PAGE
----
Geography, climate, and habitat shape the microbiome of the endangered Rock Gnome Lichen (Cetradonia linearis)

Paulsen J., Allen J.L., Morris N., Dorey J., Walke J.B. & Alter S.E.
16(3): 178 [17 p.]
Bacterial symbionts are essential components of healthy biological systems. They are increasingly recognized as important factors in the study and management of threatened species and ecosystems. Despite management shifts at the ecosystem level, microbial communities are often neglected in discussions of holobiont conservation in favor of the primary members of a symbiosis. In this study, we addressed the bacterial community knowledge gap for one of two federally endangered lichen species in the United States, Cetradonia linearis (Cladoniaceae). We collected 28 samples of the endangered rock gnome lichen (Cetradonia linearis) from 13 sites and characterized bacterial communities in thalli using 16S rRNA metabarcoding to investigate the factors influencing the microbiome composition and diversity within the thallus. We found that Proteobacteria (37.8% ± 10.3) and Acidobacteria (25.9% ± 6.0) were the most abundant phyla recovered. Cyanobacteria were a major component of the microbiome in some individuals, despite this species associating with a green algal symbiont. Habitat, climate, and geography were all found to have significant influences on bacterial community composition. An analysis of the core microbiome at a 90% threshold revealed shared amplicon sequence variants in the microbiomes of other lichens in the family Cladoniaceae. We concluded that the bacterial microbiome of Cetradonia linearis is influenced by environmental factors and that some bacterial taxa may be core to this group. Further exploration into the microbiomes of rare lichen species is needed to understand the importance of bacterial symbionts to lichen diversity and distributions. Keywords: Appalachian Mountains; conservation genetics; endemic species; rare species.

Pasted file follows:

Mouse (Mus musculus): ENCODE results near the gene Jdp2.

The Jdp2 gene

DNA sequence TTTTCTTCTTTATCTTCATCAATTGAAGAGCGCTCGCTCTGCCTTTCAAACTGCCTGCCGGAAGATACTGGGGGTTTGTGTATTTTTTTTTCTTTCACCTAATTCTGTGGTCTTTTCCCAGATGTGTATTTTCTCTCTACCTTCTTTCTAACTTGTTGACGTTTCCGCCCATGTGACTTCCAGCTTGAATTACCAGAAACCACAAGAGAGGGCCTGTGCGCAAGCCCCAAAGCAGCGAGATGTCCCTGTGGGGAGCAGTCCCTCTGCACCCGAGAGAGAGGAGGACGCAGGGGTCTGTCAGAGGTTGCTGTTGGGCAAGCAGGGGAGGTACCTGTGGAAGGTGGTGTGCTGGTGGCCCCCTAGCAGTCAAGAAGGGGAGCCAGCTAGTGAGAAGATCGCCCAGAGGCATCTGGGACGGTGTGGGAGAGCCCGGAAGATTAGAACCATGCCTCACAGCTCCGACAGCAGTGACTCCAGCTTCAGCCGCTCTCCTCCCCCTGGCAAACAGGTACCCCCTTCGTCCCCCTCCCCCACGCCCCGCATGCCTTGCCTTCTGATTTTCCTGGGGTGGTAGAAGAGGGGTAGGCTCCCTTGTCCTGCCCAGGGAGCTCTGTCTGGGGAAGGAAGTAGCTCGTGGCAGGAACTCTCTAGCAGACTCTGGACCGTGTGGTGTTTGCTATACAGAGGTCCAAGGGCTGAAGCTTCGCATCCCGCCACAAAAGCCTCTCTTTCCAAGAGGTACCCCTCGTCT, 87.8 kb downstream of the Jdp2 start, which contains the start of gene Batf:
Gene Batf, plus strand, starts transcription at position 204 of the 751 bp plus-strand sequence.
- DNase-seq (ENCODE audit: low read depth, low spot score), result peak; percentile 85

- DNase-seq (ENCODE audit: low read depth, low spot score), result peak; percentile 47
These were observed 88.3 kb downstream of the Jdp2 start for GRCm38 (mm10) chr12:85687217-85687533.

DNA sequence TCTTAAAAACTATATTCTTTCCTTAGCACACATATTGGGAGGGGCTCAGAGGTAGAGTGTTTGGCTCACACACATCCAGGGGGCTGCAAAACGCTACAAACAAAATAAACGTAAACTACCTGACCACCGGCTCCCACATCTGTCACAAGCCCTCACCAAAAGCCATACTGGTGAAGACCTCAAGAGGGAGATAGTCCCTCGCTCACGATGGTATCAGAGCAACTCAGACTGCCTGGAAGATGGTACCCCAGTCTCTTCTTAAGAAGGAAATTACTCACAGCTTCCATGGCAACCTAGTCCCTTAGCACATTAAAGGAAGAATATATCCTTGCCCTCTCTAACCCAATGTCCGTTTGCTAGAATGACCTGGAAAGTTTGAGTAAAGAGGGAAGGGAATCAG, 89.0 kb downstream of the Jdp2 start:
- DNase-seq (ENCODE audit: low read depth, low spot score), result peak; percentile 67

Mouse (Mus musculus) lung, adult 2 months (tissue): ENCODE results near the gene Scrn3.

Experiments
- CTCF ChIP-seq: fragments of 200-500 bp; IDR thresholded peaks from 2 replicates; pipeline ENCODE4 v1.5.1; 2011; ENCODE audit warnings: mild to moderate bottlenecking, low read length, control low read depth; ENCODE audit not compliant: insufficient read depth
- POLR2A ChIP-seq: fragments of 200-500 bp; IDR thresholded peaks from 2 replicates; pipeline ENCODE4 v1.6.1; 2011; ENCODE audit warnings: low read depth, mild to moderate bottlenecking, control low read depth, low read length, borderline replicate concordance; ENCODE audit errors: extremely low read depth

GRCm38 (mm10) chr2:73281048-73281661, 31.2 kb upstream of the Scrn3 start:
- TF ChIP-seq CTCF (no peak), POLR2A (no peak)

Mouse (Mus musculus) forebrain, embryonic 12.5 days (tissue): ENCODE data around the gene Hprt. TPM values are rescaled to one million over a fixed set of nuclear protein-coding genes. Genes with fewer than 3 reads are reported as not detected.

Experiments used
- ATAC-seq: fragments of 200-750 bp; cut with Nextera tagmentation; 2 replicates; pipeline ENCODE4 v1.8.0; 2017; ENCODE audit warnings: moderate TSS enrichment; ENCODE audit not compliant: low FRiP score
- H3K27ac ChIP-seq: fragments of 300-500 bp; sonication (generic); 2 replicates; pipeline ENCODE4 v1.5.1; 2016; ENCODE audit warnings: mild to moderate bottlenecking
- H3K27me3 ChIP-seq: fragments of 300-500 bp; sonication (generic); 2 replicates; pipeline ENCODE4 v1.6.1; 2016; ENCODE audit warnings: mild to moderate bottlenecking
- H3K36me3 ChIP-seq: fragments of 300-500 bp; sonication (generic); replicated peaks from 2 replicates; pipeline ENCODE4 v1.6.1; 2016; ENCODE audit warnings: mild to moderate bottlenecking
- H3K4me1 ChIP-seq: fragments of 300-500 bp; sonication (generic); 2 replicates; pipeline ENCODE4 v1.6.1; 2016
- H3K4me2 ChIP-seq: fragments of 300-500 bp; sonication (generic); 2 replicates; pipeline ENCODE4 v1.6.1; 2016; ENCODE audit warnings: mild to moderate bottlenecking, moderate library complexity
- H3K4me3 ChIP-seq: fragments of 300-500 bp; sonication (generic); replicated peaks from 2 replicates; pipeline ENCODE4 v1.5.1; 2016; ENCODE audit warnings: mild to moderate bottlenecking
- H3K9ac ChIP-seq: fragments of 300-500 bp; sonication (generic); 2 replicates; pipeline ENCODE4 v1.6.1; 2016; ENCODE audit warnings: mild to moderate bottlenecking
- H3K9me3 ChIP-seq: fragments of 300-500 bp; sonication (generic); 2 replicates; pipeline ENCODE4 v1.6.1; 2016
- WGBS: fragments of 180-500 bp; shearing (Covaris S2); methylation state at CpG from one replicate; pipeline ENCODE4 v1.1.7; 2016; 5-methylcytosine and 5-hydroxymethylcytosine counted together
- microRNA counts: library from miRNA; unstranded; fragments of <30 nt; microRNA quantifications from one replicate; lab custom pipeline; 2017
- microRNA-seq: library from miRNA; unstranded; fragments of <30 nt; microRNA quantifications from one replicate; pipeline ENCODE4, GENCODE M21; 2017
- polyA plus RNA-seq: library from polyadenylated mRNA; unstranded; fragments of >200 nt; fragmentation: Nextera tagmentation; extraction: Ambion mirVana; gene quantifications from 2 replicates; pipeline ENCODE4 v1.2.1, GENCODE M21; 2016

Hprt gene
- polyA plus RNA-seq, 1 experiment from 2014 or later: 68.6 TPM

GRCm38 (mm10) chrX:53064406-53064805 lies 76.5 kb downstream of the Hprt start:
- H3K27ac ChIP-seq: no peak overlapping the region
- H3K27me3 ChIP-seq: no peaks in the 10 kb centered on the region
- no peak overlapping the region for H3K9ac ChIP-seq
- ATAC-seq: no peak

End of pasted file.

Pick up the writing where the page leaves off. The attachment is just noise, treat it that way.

Wednesday, 13 March 2024 09:06